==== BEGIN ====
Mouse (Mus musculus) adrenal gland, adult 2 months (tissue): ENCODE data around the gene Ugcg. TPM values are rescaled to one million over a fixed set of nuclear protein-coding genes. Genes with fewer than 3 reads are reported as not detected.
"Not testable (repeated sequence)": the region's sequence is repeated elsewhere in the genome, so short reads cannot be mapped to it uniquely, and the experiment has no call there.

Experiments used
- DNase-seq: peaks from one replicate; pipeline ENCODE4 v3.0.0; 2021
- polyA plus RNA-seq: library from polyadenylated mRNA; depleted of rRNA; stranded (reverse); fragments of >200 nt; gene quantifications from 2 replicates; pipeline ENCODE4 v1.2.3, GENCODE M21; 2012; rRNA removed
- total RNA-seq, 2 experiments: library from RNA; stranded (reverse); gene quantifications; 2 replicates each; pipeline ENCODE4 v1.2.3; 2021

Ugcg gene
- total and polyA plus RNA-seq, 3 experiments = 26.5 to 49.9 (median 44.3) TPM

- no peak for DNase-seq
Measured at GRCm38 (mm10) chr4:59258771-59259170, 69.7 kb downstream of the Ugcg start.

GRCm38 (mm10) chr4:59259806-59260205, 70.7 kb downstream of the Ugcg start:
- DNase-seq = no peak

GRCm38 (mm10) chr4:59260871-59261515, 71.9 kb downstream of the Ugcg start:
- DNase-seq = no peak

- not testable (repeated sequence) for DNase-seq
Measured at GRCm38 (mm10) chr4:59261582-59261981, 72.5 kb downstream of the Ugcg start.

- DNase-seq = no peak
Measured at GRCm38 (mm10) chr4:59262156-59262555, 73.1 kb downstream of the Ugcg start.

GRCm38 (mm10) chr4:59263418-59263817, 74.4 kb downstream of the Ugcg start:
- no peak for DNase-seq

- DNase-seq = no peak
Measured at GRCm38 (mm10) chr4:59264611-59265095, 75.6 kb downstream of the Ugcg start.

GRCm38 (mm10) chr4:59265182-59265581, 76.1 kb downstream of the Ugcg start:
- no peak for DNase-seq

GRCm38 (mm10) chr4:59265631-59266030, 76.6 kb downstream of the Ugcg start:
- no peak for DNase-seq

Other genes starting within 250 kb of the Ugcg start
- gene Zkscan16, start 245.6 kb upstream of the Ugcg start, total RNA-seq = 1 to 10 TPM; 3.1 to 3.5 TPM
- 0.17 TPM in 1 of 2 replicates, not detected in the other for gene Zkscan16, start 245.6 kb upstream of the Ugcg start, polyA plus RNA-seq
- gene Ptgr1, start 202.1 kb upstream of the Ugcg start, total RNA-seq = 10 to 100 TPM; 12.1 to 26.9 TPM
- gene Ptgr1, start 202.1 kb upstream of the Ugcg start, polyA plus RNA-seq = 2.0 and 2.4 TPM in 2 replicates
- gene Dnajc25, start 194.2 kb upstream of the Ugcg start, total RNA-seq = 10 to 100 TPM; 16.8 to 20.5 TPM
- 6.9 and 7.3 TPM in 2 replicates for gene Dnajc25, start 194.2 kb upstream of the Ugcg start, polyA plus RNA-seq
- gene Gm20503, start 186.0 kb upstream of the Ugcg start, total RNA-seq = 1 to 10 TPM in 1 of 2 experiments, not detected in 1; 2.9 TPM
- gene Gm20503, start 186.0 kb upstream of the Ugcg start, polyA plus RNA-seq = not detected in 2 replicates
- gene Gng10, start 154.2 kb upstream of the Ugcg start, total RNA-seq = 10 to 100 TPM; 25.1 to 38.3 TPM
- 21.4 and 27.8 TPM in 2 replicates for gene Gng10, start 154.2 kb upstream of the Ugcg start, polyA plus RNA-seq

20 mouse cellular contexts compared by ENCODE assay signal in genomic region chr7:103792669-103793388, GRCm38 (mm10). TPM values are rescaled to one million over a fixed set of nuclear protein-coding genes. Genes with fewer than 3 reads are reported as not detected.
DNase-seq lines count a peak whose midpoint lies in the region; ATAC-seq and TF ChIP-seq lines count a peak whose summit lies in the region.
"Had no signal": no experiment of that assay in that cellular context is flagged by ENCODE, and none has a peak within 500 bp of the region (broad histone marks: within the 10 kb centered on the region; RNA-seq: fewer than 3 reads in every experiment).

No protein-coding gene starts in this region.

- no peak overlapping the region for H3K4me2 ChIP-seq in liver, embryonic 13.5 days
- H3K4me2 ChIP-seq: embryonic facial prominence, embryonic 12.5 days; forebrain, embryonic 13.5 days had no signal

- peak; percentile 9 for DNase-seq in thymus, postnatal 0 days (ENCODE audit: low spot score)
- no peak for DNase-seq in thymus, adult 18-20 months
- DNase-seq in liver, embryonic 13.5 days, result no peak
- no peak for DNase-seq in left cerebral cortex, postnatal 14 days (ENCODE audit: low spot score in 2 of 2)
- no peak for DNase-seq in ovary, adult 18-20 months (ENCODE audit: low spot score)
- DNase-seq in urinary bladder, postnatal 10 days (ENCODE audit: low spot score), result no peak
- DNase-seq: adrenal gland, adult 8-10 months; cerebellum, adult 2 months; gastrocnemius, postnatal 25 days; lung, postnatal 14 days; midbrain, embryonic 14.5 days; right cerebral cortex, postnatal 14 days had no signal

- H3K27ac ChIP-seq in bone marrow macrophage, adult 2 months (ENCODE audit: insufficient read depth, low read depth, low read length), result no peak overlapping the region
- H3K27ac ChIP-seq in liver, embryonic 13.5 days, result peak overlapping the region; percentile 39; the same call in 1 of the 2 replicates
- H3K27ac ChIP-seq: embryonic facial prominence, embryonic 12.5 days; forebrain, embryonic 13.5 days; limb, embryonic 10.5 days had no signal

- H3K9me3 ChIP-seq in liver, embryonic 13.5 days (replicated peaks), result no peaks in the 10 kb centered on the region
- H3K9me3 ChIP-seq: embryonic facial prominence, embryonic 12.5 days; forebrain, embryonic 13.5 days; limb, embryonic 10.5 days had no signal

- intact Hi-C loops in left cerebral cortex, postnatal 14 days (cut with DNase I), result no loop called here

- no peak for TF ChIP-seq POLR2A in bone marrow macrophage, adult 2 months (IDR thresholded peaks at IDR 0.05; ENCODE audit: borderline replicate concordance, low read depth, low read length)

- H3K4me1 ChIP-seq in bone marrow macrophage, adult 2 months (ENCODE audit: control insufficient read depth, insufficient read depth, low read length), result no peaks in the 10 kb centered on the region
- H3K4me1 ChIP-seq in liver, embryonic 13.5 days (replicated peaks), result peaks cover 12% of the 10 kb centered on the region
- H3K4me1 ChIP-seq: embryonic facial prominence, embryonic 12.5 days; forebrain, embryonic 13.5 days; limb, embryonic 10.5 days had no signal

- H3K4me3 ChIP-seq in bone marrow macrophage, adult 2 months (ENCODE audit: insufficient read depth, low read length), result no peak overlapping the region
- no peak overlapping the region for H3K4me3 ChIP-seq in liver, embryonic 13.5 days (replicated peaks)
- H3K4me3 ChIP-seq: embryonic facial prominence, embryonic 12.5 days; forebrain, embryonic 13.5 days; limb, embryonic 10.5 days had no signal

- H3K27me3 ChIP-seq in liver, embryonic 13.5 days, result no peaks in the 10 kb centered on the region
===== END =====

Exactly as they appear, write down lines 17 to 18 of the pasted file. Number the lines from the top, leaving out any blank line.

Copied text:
- DNase-seq = no peak
Measured at GRCm38 (mm10) chr4:59262156-59262555, 73.1 kb downstream of the Ugcg start.